Making changes to GDAL
Minor changes to GDAL, such as bug fixes, may be made by opening a GitHub pull request.
Major changes should be discussed on the gdal-dev listserv and may require the drafting of a RFC (request for comment) document.
GDAL’s policy on substantial code additions is documented at RFC 85: Policy regarding substantial code additions.
This section collects a few best practices for git usage for GDAL development.
Initiating your work repository
Fork OSGeo/gdal from the GitHub UI, and then run:
git clone https://github.com/DSGeo/gdal cd gdal git remote add my_user_name firstname.lastname@example.org:my_user_name/gdal.git
Working with a feature branch
git checkout master # potentially update your local master against upstream, as described above git checkout -b my_new_feature_branch # do work. For example: git add my_new_file git add my_modifid_message git rm old_file git commit -a # you may need to resynchronize against master if you need some bugfix # or new capability that has been added since you created your branch git fetch origin git rebase origin/master # At end of your work, make sure history is reasonable by folding non # significant commits into a consistent set git rebase -i master # use 'fixup' for example to merge several commits together, # and 'reword' to modify commit messages # or alternatively, in case there is a big number of commits and marking # all them as 'fixup' is tedious git fetch origin git rebase origin/master git reset --soft origin/master git commit -a -m "Put here the synthetic commit message" # push your branch git push my_user_name my_new_feature_branch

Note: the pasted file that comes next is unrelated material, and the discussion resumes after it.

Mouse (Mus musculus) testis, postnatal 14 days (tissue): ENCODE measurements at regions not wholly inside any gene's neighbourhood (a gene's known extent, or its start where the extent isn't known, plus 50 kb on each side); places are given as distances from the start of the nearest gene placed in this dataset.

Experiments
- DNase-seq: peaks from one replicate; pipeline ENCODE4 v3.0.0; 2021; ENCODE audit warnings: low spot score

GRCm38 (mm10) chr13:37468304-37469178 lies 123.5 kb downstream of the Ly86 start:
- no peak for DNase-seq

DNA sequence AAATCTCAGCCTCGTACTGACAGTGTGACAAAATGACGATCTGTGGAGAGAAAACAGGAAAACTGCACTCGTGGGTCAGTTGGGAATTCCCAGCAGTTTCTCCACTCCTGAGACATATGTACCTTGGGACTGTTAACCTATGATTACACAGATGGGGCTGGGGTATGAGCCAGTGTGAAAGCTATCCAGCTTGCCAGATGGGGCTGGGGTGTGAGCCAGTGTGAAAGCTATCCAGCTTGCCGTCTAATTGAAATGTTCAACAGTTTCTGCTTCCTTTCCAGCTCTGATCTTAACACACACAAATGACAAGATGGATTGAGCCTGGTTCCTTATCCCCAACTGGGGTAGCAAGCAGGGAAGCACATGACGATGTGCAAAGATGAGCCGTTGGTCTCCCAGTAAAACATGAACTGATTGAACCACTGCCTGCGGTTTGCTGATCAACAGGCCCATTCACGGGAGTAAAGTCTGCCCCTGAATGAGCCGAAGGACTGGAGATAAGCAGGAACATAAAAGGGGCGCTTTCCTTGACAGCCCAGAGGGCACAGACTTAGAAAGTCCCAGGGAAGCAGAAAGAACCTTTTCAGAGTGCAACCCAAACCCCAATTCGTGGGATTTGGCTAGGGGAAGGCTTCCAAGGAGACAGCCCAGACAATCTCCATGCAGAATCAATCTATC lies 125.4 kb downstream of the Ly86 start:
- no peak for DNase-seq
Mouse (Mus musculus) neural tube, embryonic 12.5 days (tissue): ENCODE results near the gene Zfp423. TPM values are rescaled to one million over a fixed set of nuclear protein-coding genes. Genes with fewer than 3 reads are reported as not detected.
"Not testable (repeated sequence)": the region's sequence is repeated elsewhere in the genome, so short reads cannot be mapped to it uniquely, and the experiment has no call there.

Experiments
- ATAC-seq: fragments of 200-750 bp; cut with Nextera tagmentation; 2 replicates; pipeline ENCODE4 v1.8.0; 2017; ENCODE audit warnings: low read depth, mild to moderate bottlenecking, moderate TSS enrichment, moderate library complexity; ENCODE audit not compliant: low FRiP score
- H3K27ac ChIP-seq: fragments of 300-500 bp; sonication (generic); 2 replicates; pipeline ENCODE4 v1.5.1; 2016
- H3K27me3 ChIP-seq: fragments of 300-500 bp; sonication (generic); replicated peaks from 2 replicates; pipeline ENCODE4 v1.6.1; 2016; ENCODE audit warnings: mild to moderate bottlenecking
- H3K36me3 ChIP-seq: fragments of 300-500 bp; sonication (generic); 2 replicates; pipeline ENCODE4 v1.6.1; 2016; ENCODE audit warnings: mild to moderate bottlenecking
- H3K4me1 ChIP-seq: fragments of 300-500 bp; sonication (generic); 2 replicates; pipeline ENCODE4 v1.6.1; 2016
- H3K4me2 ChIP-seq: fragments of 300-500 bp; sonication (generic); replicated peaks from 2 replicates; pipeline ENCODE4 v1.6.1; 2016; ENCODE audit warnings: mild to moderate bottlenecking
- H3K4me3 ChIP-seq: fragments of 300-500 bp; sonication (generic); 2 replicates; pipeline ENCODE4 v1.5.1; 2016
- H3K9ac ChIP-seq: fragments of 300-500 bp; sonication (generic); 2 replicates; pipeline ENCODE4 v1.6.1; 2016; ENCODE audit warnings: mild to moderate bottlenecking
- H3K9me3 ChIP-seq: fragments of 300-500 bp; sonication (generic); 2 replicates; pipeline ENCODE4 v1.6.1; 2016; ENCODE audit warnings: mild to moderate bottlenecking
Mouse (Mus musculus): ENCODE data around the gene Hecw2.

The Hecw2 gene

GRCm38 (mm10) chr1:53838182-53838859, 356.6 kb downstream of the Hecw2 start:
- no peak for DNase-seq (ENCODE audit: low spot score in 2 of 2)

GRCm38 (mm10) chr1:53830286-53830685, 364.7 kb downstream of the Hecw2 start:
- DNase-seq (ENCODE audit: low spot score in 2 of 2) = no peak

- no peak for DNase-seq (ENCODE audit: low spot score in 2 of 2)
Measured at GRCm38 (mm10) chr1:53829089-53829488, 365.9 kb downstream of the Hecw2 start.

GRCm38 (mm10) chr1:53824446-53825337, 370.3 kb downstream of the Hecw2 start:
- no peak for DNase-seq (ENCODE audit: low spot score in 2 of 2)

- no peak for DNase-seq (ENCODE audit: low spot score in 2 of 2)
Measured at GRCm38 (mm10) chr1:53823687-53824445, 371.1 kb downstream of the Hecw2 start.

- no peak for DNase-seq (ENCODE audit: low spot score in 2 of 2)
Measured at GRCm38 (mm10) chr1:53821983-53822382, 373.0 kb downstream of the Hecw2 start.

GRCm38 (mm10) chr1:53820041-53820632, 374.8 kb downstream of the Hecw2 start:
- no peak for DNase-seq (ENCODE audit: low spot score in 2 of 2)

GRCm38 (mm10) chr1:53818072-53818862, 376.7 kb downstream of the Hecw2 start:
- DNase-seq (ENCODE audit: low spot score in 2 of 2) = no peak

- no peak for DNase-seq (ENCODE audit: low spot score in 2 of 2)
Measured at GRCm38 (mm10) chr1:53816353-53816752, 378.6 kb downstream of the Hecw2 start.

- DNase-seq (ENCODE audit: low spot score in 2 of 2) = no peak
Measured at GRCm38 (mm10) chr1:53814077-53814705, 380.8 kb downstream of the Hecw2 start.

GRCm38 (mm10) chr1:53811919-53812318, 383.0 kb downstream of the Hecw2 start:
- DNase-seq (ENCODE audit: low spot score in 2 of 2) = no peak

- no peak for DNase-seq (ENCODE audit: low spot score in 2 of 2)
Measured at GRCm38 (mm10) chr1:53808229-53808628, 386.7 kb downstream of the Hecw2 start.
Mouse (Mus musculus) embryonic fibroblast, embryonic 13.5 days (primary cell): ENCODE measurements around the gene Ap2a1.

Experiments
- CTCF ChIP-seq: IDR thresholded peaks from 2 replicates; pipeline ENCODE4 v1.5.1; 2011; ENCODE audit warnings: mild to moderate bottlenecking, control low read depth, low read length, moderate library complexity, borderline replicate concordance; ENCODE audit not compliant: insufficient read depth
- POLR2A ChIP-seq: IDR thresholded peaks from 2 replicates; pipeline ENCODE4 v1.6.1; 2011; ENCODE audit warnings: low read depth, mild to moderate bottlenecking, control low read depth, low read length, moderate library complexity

From the GitHub UI, issue a pull request.
If the pull request discussion or automated checks require changes, commit
locally and push. To get a reasonable history, you may need to combine commits
git rebase -i master, in which case you will have to force-push your
git push -f my_user_name my_new_feature_branch.
Updating your local master against upstream master
git checkout master git fetch origin # Be careful: this will lose all local changes you might have done now git reset --hard origin/master
Commit messages should indicate a component name (eg a driver name), a short description, and when relevant, a reference to a issue (with ‘fixes #’ if it actually fixes it)
COMPONENT_NAME: fix bla bla (fixes #1234) Details here...
GDAL provides pre-commit hooks to run code linters before a commit is made. The hooks are cloned with the repository and can be installed using pre-commit:
python -m pip install pre-commit pre-commit install
Once installed, the hooks can be run manually via
pre-commit run --all-files.
Backporting bugfixes from master to a stable branch
git checkout master With git log, identify the sha1sum of the commit you want to backport git checkout 2.2 # if you want to backport to 2.2 git pull origin 2.2 # git checkout -b branch_name # if you intend to submit the backport as a pull request git cherry-pick the_sha1_sum git push ...
If changes are needed, do them and
git commit -a --amend
Things you should NOT do
Committing symbolic links is allowed only under the .github directory in order to avoid potential problems on Windows.